A new device from accessory company Garmin will allow consumers to add Amazon’s Alexa voice assistant to their cars using an aftermarket add-on.
Garmin’s Speak, which is available for $150, will mount on a car’s windshield or dashboard and pair with an app on the user’s phone to connect to Amazon and let the user speak to Alexa.
There have been other devices to bring Alexa into the car, but Garmin’s Speak offers a number of key advantages over competitors that could attract consumers.
It’s the first device that pairs Alexa with turn-by-turn navigation. Other in-car Alexa implementations — both aftermarket devices and cars with Alexa built in — haven’t been able to offer navigation from the voice interface. Garmin’s solution, though, will offer both audio navigation narrated by Alexa and visual indicators using a small LED screen built into the device that indicates which direction someone should drive and when their next turn is.
Drivers will also be able to use Alexa to queue up music, remotely control connected home devices, and get the news. The Speak will allow users to do most of the things people use smart speakers for, like playing music or checking the weather forecast, which are the most common voice-assistants tasks, performed by 91% and 90% of smart speaker owners, respectively, according to a survey from NPR and Edison Research. Garmin’s Speak, though, seems to only work with Amazon’s music services at this point.
Unlike Amazon Echo, through, the Speak doesn’t support Alexa calling or messaging.This is an issue for many third-party Alexa devices, limiting their utility as Amazon limits the availability of this new service to its own devices. After navigation and playing music or podcasts, calling is one of the most common things people do in cars, and the lack of support for it could hinder Garmin’s Speak and other in-car Alexa implementations.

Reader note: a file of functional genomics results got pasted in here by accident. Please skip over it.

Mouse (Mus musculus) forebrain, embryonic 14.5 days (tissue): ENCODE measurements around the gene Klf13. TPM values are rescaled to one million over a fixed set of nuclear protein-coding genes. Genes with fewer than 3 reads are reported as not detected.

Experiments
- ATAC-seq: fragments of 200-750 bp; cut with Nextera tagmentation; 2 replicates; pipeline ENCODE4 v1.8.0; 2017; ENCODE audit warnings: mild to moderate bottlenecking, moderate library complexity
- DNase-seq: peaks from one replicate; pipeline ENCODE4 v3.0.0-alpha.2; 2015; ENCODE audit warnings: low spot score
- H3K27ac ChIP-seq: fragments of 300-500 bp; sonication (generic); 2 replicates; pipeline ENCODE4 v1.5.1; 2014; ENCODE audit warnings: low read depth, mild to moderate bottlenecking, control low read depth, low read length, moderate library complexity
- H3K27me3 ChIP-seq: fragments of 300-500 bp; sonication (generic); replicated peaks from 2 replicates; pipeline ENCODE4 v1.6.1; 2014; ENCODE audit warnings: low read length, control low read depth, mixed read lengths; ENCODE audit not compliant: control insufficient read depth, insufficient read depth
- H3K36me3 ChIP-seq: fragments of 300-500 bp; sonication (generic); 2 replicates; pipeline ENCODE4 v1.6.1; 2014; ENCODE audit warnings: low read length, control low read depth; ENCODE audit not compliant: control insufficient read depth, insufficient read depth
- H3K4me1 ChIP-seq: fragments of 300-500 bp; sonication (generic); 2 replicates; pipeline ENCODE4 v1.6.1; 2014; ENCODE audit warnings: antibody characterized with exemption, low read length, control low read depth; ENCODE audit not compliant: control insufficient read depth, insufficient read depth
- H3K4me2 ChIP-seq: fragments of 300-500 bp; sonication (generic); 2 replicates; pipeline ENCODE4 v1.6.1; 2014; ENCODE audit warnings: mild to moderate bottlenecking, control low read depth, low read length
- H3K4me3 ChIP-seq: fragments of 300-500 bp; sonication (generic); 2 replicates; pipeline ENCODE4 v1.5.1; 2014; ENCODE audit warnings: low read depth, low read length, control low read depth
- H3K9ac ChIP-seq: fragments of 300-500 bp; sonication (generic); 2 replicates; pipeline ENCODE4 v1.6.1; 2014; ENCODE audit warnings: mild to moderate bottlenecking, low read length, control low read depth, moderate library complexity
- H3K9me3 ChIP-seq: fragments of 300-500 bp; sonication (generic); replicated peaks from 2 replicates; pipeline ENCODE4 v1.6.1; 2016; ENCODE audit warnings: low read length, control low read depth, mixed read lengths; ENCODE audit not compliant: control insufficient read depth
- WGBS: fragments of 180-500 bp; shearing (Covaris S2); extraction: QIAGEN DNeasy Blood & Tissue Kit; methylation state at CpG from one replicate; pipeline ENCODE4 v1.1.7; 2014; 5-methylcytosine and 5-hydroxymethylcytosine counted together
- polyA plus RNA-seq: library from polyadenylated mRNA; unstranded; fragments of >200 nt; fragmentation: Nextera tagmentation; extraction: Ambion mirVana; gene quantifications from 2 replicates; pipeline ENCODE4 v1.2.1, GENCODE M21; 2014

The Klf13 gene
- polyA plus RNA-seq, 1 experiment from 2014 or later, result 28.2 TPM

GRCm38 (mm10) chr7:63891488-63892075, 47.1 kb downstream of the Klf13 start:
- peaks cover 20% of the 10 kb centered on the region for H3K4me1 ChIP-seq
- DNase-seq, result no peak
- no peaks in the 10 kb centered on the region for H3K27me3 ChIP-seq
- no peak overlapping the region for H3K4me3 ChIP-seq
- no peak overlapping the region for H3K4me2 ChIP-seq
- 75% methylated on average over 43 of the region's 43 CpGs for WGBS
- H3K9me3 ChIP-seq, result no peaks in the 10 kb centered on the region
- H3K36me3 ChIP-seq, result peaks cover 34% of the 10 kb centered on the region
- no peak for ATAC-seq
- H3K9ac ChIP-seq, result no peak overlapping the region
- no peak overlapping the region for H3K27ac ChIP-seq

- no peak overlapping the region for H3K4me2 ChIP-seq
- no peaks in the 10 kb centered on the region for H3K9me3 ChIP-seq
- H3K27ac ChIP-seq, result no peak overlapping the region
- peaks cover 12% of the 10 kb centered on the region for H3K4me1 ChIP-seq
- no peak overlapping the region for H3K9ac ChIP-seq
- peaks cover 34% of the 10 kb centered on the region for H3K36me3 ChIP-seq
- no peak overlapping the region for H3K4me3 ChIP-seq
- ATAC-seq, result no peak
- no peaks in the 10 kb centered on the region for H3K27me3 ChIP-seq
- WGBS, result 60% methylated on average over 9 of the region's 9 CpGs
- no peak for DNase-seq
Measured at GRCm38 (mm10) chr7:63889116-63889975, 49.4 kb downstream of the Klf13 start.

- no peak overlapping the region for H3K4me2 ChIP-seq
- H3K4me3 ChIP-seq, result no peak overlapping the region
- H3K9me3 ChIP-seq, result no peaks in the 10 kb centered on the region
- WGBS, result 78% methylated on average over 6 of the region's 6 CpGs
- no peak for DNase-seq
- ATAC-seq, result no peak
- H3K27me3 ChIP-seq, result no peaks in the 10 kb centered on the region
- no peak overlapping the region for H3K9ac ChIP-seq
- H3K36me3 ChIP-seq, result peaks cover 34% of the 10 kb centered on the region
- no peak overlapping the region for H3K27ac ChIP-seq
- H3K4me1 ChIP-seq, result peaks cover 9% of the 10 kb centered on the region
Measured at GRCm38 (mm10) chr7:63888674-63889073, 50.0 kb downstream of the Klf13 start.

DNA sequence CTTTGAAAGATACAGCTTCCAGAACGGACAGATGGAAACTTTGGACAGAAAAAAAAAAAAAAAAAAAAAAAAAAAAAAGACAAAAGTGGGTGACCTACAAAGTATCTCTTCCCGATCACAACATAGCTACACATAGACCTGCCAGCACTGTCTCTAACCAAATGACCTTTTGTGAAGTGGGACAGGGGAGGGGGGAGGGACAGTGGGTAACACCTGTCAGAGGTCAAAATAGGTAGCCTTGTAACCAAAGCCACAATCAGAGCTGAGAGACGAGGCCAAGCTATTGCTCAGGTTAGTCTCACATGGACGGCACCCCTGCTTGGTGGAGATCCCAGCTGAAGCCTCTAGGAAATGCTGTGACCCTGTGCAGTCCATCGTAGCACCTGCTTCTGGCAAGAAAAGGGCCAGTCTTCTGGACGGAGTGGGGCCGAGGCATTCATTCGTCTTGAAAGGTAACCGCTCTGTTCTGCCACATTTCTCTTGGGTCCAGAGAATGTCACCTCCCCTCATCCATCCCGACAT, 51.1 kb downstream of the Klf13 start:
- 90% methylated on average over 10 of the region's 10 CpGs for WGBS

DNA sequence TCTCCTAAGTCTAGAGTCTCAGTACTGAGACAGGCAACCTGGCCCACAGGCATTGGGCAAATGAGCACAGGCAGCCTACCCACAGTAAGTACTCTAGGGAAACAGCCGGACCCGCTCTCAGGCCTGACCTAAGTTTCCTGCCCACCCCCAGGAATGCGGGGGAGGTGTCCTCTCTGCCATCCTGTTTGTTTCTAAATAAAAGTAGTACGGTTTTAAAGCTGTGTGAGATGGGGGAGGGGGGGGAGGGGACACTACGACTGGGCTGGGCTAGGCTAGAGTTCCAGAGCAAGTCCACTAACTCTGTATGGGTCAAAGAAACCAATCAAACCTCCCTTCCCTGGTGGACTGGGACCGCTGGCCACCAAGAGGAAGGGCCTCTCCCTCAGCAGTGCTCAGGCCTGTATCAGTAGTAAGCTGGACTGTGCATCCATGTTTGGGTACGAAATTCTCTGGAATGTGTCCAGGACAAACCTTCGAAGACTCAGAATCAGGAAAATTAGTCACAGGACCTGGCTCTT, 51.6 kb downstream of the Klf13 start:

The growth of voice in the car is a key trend that is changing what people can do in the car. Devices like Garmin’s — and cars with Alexa built-in from automakers like Ford, BMW, and Nissan — are allowing drivers to consume media content, message with friends, and even buy goods or pay for services from the driver’s seat. As more cars are connected (BI Intelligence forecasts that global annual shipments will top 77 million by 2025) the role of voice will continue to grow, but devices like Garmin’s Speak will continue to play a part in connecting cars that are already on the road.
Media consumption is at a saturation point. After rising for much of the last decade, total digital time spent has been nearly static since the start of 2015. As a result, it’s increasingly difficult for content producers to win over minutes of consumers’ time.
One platform, though, is poised to move the needle and provide a new avenue to boost digital time spent: the connected car. Consumers will spend more time in cars that offer a range of connectivity options, giving them the chance to use the services they know and love in the car.
The key question for service providers is how to take advantage of the connected car by integrating their services into this growing platform.